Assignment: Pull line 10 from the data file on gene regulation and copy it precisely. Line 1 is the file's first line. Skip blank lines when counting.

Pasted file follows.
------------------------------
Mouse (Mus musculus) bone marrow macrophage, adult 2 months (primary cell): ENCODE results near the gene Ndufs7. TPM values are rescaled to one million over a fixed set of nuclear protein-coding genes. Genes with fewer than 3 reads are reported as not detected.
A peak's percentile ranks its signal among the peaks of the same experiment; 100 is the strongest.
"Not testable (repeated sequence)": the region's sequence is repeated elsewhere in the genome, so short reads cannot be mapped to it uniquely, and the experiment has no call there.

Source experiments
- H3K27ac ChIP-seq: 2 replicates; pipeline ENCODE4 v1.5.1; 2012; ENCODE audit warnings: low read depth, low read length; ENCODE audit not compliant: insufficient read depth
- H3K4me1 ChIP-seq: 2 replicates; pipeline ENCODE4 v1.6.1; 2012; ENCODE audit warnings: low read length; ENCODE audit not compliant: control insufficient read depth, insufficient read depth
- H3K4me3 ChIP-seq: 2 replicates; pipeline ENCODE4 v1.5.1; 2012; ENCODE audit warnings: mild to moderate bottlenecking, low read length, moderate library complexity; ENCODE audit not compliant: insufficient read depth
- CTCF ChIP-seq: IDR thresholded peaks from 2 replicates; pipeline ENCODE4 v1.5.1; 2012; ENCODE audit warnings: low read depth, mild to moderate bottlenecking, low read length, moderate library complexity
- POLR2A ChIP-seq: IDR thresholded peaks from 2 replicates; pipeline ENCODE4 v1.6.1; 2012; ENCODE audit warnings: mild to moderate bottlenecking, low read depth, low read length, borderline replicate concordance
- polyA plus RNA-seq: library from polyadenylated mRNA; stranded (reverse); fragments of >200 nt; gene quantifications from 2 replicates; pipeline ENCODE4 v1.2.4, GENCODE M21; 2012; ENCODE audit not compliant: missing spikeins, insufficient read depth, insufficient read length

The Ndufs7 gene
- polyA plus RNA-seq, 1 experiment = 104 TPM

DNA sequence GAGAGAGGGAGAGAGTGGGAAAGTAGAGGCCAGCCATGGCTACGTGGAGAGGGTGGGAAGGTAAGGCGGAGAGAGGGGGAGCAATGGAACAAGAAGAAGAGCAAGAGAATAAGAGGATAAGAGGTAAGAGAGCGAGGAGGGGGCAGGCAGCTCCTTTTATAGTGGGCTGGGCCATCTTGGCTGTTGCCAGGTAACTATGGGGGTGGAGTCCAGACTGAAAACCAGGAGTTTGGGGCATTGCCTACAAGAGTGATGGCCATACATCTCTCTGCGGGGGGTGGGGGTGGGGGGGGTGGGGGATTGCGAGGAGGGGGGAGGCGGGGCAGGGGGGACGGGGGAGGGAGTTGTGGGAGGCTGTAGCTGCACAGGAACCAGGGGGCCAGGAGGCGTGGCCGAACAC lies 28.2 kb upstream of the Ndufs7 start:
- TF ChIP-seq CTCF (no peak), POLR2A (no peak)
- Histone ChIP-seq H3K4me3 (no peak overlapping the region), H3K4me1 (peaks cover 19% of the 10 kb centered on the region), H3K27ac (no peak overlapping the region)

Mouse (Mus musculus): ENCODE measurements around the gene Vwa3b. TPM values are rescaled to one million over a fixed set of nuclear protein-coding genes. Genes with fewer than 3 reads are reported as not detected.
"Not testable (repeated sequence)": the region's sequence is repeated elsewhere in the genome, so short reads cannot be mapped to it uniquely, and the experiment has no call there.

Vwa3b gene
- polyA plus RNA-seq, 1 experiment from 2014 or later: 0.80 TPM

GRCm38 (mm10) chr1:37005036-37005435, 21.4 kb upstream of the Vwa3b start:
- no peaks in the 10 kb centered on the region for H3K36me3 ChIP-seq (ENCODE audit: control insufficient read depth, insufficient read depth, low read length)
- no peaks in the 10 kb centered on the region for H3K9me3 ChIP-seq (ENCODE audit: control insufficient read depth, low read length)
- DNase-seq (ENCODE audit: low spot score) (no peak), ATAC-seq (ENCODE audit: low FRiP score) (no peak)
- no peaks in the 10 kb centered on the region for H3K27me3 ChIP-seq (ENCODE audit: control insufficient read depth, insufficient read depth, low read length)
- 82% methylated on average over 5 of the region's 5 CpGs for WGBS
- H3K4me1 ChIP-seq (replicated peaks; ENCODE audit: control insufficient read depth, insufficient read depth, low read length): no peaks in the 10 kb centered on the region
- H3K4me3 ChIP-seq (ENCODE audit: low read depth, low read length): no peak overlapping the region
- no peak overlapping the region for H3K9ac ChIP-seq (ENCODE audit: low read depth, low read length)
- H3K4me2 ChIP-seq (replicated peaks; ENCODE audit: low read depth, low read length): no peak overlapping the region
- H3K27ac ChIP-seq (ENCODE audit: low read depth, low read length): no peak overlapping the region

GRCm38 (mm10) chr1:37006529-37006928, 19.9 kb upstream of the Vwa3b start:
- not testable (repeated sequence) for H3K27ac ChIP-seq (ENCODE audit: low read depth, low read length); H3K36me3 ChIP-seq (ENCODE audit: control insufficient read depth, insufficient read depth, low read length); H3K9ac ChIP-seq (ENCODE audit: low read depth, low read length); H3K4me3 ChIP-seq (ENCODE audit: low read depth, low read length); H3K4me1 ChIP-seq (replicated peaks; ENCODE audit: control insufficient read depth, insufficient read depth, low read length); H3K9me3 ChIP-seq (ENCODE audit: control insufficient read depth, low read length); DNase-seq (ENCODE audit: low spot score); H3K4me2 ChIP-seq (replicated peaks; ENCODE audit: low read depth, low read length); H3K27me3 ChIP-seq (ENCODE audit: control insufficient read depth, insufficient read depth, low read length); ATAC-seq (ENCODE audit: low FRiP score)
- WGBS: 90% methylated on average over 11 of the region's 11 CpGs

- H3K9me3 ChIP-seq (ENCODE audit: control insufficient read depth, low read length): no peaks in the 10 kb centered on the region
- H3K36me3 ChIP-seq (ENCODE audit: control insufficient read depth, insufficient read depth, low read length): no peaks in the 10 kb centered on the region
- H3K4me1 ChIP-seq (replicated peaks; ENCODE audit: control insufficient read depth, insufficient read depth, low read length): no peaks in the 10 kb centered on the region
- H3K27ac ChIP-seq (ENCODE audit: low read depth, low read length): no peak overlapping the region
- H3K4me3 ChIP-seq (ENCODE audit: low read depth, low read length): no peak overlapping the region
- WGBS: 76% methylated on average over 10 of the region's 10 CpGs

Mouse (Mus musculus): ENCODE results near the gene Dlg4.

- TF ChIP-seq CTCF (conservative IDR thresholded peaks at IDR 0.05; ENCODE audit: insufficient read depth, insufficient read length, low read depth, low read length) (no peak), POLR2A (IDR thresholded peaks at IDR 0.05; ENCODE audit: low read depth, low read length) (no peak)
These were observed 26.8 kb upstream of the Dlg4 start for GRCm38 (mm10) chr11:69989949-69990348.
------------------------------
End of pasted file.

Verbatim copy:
- polyA plus RNA-seq: library from polyadenylated mRNA; stranded (reverse); fragments of >200 nt; gene quantifications from 2 replicates; pipeline ENCODE4 v1.2.4, GENCODE M21; 2012; ENCODE audit not compliant: missing spikeins, insufficient read depth, insufficient read length